Since 2000, the Coral Reef Conservation Fund has made 408 awards to coral conservation projects with $24 million in federal and non-federal funds which leveraged more than $30 million in matching funds for a total conservation impact of $54 million. A complete list of the 2023 grants made through the Coral Reef Conservation Fund is available here.
About the National Fish and Wildlife Foundation
Chartered by Congress in 1984, the National Fish and Wildlife Foundation (NFWF) protects and restores the nation’s fish, wildlife, plants and habitats. Working with federal, corporate, foundation and individual partners, NFWF has funded more than 6,000 organizations and generated a total conservation impact of $8.1 billion. NFWF is an equal opportunity provider. Learn more at nfwf.org.
About the National Oceanic and Atmospheric Administration
NOAA’s mission is to understand and predict changes in the Earth’s environment, from the depths of the ocean to the surface of the sun, and to conserve and manage our coastal and marine resources. Learn more at www.noaa.gov.
About the Natural Resources Conservation Service
As the U.S. Department of Agriculture’s primary private lands conservation agency, the Natural Resources Conservation Service (NRCS) helps America’s farmers, ranchers, and forest landowners make investments in their operations and local communities to keep working lands working, boost rural economies, increase the competitiveness of American agriculture, and improve the quality of our air, water, soil, and habitat. Through one-on-one, personalized and voluntary assistance, NRCS works with producers and communities to find the best solutions to meet their unique conservation and business goals to ensure the health of our natural resources and the long-term sustainability of American agriculture.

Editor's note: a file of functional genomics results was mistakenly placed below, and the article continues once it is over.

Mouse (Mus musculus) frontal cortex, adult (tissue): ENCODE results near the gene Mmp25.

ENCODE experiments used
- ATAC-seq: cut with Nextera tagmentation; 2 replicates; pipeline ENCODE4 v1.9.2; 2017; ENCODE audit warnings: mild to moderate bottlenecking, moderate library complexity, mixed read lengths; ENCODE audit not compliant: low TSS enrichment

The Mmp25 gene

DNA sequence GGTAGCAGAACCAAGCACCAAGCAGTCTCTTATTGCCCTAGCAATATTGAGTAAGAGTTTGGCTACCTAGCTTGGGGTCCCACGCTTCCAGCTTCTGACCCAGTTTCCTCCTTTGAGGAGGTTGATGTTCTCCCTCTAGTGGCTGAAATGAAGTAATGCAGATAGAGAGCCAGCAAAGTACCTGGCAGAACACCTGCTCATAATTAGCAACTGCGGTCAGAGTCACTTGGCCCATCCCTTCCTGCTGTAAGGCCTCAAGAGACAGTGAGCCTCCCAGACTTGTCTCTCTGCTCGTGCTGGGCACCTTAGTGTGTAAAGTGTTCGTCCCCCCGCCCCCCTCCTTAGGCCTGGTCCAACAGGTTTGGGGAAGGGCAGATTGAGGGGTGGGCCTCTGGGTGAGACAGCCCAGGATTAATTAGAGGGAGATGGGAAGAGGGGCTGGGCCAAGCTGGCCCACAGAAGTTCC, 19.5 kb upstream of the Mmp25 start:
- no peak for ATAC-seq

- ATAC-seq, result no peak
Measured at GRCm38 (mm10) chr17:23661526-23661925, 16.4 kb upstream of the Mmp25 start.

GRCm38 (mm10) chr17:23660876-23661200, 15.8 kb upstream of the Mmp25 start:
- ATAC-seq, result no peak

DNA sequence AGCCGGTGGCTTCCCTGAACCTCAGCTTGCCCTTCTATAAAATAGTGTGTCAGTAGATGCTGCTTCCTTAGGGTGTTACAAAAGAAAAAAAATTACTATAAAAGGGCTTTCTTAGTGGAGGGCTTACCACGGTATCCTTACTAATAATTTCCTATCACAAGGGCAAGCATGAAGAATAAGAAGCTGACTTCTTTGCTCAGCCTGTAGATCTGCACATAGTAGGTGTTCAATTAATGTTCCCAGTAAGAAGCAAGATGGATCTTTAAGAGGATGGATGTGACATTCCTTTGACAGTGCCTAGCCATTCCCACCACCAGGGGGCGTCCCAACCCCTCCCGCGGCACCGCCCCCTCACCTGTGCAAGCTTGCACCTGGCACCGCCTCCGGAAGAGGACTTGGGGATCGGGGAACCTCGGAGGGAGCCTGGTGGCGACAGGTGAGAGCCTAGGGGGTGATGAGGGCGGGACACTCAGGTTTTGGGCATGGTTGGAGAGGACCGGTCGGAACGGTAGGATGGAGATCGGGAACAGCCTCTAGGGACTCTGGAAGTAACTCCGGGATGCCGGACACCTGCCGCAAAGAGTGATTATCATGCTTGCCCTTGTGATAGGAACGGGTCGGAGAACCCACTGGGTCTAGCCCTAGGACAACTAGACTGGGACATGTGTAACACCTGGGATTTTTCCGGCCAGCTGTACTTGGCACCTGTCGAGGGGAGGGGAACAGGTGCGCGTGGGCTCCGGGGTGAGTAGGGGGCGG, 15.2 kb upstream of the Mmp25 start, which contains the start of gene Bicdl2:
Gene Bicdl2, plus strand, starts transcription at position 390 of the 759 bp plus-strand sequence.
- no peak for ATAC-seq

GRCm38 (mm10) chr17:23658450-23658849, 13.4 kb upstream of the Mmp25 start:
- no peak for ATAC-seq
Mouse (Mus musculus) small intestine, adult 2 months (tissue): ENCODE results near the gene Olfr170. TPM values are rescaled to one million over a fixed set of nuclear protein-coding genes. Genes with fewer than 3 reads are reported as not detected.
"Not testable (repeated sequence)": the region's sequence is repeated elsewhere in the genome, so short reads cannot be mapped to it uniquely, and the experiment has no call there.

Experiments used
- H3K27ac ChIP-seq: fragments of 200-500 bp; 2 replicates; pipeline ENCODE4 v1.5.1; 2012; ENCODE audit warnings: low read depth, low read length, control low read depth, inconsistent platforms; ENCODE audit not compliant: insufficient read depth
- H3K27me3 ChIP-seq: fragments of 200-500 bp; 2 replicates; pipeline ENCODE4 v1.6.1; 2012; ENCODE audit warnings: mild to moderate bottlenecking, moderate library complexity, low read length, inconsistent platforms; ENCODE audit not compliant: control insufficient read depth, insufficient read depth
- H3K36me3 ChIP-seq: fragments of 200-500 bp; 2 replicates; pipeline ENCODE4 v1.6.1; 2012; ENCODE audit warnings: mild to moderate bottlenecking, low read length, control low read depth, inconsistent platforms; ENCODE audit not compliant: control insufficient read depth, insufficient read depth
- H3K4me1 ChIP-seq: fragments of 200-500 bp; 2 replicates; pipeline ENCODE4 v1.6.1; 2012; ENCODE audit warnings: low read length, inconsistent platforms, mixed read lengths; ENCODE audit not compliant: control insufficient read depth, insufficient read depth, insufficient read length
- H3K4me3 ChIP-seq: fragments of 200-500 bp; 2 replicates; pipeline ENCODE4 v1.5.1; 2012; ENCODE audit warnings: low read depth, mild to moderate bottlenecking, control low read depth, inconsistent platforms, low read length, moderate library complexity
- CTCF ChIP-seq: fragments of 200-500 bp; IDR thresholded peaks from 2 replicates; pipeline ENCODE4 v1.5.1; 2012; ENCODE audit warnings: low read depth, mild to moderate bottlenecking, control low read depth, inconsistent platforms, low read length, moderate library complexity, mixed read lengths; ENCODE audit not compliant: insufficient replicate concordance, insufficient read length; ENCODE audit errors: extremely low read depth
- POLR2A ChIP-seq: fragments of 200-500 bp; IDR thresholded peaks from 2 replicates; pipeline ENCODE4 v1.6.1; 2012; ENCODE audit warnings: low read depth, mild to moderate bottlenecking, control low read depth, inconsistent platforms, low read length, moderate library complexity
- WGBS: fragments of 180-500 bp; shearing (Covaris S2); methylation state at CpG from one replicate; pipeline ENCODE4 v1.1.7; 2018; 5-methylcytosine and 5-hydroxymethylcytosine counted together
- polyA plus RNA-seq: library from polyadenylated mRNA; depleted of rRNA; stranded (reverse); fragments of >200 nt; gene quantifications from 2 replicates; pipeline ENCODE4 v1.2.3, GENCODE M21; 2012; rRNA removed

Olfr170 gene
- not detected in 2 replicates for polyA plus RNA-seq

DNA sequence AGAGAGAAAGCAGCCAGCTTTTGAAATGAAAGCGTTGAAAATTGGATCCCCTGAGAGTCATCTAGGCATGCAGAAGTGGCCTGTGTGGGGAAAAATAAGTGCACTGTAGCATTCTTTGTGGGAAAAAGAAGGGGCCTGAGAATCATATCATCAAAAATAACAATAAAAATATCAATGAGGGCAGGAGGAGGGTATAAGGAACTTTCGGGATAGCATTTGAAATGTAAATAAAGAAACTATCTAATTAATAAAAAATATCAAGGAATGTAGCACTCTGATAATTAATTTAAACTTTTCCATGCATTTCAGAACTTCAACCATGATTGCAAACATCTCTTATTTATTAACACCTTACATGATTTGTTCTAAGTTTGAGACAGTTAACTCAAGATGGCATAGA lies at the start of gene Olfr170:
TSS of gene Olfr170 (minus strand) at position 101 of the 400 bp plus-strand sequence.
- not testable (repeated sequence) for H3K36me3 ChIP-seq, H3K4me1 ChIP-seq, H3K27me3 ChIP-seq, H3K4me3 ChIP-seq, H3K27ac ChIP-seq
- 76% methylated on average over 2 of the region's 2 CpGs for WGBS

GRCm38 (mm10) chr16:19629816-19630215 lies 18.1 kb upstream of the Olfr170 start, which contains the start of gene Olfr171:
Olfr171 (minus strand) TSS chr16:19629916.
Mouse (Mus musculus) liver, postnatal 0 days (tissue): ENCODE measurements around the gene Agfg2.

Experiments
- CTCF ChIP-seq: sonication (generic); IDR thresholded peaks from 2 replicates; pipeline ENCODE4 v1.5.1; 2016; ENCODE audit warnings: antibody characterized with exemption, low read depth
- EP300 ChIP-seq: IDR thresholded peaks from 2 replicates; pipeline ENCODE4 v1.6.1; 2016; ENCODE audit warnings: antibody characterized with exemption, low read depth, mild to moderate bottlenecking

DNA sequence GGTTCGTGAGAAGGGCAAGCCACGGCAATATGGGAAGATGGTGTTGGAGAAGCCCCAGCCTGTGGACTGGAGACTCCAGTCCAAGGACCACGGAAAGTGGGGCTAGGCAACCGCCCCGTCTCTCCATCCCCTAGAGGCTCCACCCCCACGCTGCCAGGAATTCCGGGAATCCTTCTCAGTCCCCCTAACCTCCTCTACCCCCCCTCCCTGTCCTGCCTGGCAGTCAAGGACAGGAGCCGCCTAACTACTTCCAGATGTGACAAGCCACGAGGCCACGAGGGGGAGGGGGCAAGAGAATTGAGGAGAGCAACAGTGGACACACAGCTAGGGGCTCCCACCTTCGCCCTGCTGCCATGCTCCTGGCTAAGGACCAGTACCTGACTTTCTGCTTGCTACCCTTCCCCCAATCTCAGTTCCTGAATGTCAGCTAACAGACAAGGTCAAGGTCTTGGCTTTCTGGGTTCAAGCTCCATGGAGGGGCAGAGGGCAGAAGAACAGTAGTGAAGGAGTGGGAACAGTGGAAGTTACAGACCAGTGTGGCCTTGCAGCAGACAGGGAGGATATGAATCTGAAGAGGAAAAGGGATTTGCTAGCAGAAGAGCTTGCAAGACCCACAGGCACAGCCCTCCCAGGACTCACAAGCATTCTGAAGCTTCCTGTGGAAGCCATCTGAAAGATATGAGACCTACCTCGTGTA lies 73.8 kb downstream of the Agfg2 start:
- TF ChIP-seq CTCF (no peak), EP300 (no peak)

About Aramco Americas
Aramco Services Company (d/b/a Aramco Americas) is a U.S.-based subsidiary of Saudi Aramco, a world leader in integrated energy and chemicals, and has had a presence in the U.S. for more than 60 years. Aramco Americas is a contributor to the U.S. energy sector through research and development, venture fund activities, asset ownership, as well as technology and digital transformation. The company is headquartered in Houston, and maintains offices in New York, Washington D.C., Boston, and Detroit. Aramco Americas is committed to being a positive contributor in the communities where its employees live and work, and to making a difference through outreach that benefits the arts, geosciences, education and the environment. Please visit americas.aramco.com to learn more.
CONTACT: Rob Blumenthal National Fish and Wildlife Foundation (202) 857-0166 firstname.lastname@example.org